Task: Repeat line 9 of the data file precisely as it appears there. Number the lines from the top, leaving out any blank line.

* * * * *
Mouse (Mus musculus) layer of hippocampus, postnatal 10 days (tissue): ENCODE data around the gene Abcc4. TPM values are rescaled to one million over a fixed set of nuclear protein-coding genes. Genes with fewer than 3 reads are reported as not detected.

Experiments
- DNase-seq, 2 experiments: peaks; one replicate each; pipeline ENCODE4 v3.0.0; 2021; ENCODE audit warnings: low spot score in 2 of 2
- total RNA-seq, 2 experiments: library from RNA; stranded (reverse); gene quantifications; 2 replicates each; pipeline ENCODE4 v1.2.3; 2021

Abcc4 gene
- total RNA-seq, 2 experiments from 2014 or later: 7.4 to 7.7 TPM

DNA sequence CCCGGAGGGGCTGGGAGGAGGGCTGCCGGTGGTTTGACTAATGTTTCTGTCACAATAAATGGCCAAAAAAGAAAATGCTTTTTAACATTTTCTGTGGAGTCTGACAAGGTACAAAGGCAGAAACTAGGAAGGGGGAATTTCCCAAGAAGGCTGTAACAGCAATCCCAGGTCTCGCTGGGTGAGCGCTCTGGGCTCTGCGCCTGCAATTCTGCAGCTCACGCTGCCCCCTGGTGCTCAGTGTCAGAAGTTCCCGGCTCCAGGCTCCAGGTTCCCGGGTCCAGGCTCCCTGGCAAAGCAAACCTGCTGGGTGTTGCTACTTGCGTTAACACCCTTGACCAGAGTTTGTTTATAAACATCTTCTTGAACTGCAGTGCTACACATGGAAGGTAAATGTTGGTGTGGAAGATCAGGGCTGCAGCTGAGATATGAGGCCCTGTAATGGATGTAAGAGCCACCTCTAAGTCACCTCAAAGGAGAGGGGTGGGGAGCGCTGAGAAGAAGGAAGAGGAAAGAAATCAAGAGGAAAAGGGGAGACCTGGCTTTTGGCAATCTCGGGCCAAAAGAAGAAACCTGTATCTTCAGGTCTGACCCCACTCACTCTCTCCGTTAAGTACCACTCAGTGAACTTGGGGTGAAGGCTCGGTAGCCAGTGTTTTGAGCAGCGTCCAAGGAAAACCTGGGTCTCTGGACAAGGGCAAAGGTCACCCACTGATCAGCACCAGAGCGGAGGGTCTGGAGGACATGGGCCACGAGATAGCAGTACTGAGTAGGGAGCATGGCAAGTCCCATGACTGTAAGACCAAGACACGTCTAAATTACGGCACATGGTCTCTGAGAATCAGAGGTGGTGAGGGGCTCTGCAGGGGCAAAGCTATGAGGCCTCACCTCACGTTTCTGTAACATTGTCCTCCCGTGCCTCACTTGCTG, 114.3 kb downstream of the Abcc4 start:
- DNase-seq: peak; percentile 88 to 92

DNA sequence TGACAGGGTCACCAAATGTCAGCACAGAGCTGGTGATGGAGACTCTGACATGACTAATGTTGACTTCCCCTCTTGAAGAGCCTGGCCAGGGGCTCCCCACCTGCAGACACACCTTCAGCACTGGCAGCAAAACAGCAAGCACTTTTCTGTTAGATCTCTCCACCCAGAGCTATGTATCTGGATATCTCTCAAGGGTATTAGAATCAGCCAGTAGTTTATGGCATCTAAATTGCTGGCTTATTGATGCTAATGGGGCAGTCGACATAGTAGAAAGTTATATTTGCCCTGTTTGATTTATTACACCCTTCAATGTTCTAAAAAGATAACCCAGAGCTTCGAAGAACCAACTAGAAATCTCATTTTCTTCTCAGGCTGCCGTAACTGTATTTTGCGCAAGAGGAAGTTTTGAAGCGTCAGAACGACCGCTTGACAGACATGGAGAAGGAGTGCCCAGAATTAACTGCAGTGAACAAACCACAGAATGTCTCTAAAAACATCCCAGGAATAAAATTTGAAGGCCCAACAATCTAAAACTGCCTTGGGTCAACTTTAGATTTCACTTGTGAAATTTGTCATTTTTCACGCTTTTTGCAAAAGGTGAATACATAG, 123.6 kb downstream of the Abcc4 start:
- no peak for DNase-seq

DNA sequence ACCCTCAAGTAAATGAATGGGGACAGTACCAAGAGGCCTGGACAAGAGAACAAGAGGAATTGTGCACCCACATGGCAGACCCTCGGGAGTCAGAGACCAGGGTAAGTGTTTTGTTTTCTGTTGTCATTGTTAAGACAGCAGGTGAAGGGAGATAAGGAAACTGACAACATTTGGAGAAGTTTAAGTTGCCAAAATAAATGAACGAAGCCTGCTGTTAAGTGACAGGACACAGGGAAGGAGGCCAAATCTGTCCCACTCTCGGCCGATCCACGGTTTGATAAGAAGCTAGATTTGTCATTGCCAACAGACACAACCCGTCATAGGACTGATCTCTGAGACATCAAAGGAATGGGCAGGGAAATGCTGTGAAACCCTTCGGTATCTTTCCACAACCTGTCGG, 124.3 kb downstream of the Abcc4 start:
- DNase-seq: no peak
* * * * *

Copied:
DNA sequence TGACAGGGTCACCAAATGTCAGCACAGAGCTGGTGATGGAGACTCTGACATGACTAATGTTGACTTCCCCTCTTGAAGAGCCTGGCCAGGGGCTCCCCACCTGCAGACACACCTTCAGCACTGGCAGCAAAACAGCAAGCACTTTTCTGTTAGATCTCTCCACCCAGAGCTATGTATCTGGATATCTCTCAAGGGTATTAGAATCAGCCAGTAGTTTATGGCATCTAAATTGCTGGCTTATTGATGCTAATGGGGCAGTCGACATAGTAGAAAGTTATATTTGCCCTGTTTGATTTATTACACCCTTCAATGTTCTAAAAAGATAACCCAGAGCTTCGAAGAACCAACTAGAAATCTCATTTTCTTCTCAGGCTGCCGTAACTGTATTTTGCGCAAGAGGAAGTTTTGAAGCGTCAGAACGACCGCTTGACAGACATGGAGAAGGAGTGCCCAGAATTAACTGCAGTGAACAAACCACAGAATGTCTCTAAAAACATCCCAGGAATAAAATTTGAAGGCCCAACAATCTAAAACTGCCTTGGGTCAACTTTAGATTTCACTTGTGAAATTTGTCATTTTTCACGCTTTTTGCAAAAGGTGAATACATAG, 123.6 kb downstream of the Abcc4 start: